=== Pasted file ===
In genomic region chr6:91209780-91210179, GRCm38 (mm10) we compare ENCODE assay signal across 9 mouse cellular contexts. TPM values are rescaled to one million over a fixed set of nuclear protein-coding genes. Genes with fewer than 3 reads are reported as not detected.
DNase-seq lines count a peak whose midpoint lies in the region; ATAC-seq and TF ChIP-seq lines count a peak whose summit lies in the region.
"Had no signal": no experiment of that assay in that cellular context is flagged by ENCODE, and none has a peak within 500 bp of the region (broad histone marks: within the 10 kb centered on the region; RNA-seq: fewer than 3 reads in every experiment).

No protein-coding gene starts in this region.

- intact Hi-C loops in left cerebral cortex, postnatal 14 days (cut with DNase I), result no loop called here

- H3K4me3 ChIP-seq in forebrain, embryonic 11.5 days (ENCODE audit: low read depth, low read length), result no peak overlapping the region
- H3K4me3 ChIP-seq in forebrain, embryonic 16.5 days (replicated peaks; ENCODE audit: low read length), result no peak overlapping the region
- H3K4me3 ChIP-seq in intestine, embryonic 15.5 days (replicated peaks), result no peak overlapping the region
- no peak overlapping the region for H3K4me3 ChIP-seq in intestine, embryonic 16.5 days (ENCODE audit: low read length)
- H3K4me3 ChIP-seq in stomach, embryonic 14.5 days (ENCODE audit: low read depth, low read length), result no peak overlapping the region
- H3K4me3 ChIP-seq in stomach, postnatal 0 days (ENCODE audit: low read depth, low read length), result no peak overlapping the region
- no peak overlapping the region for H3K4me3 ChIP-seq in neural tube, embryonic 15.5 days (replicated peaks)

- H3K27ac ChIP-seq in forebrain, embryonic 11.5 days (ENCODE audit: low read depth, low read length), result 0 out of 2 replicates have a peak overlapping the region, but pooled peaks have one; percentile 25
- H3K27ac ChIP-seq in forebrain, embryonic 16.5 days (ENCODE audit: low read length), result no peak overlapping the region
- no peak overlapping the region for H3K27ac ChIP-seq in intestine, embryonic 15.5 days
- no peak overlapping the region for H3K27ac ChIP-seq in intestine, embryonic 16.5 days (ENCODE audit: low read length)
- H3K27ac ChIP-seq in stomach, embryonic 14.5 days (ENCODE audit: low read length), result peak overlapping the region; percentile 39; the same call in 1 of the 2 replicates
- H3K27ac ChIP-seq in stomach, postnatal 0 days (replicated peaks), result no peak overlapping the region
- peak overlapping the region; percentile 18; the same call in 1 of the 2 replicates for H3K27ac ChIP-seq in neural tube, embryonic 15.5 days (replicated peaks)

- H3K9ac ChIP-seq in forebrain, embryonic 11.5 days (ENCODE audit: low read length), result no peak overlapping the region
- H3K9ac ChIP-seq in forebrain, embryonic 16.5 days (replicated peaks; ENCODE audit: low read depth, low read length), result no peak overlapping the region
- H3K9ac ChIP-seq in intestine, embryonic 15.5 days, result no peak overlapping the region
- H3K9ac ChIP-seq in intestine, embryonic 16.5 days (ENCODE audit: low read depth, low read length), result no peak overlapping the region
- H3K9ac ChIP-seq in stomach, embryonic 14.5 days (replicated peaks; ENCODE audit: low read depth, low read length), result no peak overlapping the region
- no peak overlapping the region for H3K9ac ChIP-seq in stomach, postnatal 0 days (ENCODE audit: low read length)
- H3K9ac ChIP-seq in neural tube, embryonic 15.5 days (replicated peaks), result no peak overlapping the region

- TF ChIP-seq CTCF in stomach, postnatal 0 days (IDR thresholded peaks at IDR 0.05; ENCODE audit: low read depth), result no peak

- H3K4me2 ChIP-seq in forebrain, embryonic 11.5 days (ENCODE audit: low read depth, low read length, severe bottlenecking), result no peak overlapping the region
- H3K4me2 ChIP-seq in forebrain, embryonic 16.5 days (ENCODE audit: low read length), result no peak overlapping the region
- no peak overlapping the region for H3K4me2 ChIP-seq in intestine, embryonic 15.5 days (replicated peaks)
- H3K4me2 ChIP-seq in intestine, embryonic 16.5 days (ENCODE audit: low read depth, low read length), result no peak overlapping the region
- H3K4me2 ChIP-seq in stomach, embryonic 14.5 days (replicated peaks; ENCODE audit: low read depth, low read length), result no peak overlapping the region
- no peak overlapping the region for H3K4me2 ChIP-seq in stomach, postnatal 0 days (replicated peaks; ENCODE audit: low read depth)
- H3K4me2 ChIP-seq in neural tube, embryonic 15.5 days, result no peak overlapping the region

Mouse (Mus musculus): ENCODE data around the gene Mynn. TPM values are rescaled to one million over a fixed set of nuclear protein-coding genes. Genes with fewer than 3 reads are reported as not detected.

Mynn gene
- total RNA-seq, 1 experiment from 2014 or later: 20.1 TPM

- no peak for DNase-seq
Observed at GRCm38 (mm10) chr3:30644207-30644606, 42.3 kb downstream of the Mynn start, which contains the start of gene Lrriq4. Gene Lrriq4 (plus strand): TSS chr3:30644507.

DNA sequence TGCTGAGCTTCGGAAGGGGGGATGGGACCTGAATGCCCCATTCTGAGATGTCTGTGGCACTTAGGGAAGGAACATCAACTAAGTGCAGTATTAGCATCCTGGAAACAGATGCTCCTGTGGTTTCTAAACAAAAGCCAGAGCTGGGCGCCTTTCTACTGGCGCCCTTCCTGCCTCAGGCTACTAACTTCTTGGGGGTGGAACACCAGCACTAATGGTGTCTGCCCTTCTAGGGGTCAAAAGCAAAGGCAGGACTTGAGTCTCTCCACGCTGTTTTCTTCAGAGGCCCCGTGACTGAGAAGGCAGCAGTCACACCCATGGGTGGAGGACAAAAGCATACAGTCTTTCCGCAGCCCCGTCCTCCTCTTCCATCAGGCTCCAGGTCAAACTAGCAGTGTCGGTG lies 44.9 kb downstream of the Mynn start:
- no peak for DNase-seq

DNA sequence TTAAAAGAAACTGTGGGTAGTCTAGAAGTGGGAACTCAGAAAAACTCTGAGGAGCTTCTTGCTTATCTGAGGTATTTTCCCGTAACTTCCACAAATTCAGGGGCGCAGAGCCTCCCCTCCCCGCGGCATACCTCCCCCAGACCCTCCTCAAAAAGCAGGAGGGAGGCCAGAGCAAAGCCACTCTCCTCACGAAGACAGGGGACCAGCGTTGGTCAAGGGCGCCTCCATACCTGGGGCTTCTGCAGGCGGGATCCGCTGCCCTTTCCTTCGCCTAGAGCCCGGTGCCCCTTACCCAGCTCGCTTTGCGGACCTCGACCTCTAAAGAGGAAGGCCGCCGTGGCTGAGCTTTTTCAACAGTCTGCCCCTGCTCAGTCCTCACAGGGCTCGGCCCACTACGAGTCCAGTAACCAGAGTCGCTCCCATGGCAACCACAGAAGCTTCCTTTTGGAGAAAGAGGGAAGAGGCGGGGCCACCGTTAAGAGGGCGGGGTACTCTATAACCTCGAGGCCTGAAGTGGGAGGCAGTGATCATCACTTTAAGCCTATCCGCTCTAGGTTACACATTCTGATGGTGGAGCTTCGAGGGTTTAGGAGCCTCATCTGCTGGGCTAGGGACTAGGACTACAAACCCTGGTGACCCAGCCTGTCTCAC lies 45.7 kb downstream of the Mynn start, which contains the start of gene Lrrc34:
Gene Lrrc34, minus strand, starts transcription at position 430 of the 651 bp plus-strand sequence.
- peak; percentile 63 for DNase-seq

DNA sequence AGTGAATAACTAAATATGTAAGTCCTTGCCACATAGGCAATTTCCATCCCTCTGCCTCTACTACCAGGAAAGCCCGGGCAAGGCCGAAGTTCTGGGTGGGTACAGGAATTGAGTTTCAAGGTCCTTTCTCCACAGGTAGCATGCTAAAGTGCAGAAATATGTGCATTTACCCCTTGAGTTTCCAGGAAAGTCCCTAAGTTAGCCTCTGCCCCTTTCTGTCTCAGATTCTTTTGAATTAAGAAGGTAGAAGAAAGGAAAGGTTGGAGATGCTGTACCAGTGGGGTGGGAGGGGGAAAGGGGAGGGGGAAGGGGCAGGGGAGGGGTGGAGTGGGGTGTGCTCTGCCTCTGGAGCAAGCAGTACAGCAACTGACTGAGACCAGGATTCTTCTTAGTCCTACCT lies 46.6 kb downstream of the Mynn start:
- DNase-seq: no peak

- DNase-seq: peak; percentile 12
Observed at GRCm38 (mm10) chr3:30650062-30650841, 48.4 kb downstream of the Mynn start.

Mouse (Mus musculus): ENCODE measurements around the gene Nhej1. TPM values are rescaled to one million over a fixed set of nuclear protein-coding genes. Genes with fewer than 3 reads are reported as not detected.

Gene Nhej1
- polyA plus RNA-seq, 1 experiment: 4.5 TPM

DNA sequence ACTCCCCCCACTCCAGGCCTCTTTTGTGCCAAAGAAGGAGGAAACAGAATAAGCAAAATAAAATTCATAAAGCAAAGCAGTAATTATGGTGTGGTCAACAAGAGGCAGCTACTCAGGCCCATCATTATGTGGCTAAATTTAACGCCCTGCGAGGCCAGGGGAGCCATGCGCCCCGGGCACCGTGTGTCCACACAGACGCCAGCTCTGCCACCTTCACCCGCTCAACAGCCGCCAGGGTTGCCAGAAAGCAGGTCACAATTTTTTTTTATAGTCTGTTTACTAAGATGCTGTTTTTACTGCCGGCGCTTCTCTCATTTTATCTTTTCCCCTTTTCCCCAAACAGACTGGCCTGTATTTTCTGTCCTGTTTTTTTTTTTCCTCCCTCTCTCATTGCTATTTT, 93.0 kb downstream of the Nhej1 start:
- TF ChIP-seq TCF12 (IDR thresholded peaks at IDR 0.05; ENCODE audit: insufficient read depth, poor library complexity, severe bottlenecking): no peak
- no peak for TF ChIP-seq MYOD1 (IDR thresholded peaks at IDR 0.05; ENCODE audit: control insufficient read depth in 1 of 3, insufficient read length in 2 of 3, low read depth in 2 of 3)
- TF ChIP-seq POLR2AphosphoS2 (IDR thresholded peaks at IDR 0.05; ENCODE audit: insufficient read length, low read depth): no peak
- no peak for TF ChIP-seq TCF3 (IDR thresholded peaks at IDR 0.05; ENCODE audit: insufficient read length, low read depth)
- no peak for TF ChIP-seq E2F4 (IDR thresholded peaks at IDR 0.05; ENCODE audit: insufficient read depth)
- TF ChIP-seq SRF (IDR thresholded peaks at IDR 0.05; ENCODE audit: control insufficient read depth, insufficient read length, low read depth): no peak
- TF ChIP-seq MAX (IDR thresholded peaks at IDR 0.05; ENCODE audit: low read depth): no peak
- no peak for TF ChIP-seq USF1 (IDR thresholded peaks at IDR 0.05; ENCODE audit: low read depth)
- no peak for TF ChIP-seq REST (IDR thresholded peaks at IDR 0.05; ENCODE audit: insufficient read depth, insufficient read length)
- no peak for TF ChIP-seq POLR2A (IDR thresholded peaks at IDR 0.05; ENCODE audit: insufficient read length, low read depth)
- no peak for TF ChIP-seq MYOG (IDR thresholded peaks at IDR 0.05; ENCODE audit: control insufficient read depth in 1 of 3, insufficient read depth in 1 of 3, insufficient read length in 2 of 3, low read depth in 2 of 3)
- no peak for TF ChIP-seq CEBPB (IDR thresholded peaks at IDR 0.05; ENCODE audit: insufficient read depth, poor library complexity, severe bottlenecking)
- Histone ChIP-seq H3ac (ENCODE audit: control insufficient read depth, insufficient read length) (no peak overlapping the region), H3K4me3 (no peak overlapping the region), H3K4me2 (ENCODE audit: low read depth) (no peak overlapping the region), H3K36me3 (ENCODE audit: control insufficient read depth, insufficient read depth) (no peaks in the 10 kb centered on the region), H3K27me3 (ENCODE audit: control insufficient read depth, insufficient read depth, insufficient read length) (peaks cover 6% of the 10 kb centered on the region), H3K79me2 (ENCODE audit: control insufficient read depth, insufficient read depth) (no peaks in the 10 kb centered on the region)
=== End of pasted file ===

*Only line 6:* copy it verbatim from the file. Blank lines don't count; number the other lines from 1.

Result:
- H3K4me3 ChIP-seq in forebrain, embryonic 11.5 days (ENCODE audit: low read depth, low read length), result no peak overlapping the region